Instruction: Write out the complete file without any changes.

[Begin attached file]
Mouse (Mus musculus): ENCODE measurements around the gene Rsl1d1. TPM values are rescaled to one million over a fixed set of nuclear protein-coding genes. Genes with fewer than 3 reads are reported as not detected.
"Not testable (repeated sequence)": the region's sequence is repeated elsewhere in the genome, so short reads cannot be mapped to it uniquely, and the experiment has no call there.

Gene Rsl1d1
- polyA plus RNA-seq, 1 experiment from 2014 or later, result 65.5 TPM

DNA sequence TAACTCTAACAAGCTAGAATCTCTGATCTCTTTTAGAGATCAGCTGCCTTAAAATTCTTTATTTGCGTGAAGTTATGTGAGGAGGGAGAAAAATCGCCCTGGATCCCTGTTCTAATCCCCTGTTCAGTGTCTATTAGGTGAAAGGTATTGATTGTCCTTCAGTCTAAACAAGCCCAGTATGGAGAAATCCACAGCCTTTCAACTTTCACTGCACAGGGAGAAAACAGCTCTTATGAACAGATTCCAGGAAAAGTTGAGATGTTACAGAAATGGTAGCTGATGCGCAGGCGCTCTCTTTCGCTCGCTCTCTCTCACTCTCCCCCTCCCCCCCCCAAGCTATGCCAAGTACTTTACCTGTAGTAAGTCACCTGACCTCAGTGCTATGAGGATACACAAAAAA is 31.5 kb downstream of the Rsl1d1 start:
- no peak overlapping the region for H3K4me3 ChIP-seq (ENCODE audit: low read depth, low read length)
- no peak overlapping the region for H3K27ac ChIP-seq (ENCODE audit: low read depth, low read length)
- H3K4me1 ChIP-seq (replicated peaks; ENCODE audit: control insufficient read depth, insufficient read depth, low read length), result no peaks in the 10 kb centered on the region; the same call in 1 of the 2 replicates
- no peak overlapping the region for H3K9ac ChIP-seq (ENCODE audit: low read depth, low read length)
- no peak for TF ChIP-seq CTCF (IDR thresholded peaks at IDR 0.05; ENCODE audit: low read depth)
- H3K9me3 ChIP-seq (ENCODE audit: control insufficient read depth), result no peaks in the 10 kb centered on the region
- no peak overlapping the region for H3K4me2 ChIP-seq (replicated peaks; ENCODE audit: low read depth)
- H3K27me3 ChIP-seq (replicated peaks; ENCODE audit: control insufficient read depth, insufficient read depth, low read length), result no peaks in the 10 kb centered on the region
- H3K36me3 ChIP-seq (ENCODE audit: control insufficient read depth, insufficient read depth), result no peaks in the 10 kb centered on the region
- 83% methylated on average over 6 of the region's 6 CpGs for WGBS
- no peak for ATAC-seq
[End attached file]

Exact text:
Mouse (Mus musculus): ENCODE measurements around the gene Rsl1d1. TPM values are rescaled to one million over a fixed set of nuclear protein-coding genes. Genes with fewer than 3 reads are reported as not detected.
"Not testable (repeated sequence)": the region's sequence is repeated elsewhere in the genome, so short reads cannot be mapped to it uniquely, and the experiment has no call there.

Gene Rsl1d1
- polyA plus RNA-seq, 1 experiment from 2014 or later, result 65.5 TPM

DNA sequence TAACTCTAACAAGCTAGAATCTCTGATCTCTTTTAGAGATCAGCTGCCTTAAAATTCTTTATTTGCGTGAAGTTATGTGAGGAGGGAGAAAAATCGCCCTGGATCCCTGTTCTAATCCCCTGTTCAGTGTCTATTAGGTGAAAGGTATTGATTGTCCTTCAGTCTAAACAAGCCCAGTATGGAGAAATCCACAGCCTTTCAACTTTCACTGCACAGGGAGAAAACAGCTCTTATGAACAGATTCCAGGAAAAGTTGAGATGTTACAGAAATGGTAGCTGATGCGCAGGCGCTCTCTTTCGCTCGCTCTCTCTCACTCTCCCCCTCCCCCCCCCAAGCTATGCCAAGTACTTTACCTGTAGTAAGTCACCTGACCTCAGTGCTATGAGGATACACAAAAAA is 31.5 kb downstream of the Rsl1d1 start:
- no peak overlapping the region for H3K4me3 ChIP-seq (ENCODE audit: low read depth, low read length)
- no peak overlapping the region for H3K27ac ChIP-seq (ENCODE audit: low read depth, low read length)
- H3K4me1 ChIP-seq (replicated peaks; ENCODE audit: control insufficient read depth, insufficient read depth, low read length), result no peaks in the 10 kb centered on the region; the same call in 1 of the 2 replicates
- no peak overlapping the region for H3K9ac ChIP-seq (ENCODE audit: low read depth, low read length)
- no peak for TF ChIP-seq CTCF (IDR thresholded peaks at IDR 0.05; ENCODE audit: low read depth)
- H3K9me3 ChIP-seq (ENCODE audit: control insufficient read depth), result no peaks in the 10 kb centered on the region
- no peak overlapping the region for H3K4me2 ChIP-seq (replicated peaks; ENCODE audit: low read depth)
- H3K27me3 ChIP-seq (replicated peaks; ENCODE audit: control insufficient read depth, insufficient read depth, low read length), result no peaks in the 10 kb centered on the region
- H3K36me3 ChIP-seq (ENCODE audit: control insufficient read depth, insufficient read depth), result no peaks in the 10 kb centered on the region
- 83% methylated on average over 6 of the region's 6 CpGs for WGBS
- no peak for ATAC-seq